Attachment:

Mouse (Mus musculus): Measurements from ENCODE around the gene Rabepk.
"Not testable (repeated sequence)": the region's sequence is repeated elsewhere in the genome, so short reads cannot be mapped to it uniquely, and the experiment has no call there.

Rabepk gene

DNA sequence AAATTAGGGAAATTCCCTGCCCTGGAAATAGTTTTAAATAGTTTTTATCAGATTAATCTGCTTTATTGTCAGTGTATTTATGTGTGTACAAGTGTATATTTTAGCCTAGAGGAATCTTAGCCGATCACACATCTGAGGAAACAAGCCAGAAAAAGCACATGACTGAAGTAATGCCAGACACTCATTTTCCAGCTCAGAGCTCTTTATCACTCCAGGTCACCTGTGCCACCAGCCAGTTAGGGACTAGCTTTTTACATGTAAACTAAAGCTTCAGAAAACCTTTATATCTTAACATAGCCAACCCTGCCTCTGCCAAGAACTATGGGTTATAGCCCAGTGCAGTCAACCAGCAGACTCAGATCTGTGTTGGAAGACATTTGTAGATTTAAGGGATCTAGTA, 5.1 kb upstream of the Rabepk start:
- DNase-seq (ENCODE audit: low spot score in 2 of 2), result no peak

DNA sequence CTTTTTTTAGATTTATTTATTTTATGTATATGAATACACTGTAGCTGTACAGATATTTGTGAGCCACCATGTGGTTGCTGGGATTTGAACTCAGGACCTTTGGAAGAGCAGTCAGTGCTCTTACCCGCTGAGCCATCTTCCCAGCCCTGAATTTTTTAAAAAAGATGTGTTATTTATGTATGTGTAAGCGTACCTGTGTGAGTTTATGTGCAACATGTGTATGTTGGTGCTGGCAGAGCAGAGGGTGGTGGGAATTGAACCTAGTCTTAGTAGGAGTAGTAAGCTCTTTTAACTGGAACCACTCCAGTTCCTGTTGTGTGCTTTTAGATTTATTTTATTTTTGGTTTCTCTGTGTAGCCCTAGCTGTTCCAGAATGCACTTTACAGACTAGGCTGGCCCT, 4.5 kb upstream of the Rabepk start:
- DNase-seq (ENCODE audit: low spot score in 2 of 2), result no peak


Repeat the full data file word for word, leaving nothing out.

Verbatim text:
Mouse (Mus musculus): Measurements from ENCODE around the gene Rabepk.
"Not testable (repeated sequence)": the region's sequence is repeated elsewhere in the genome, so short reads cannot be mapped to it uniquely, and the experiment has no call there.

Rabepk gene

DNA sequence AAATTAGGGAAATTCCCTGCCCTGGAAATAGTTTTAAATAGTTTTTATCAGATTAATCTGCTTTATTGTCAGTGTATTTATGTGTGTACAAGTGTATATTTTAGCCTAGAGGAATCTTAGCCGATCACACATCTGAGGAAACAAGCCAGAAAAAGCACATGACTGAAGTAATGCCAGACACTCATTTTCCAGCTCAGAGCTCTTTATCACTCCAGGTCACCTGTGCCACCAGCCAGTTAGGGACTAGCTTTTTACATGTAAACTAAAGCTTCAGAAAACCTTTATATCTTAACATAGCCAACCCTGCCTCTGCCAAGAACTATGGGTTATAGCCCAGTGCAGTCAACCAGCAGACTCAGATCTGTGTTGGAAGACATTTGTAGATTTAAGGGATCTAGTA, 5.1 kb upstream of the Rabepk start:
- DNase-seq (ENCODE audit: low spot score in 2 of 2), result no peak

DNA sequence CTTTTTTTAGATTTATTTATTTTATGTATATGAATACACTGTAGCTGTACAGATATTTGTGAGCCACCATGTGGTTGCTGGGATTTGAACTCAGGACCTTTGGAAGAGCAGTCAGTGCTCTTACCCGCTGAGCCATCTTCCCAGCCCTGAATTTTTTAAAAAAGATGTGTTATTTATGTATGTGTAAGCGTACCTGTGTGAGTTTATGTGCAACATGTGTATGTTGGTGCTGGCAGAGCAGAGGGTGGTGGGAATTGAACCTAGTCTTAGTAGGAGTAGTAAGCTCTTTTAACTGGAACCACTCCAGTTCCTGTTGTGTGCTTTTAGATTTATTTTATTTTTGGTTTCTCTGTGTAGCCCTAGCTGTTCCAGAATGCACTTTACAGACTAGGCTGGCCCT, 4.5 kb upstream of the Rabepk start:
- DNase-seq (ENCODE audit: low spot score in 2 of 2), result no peak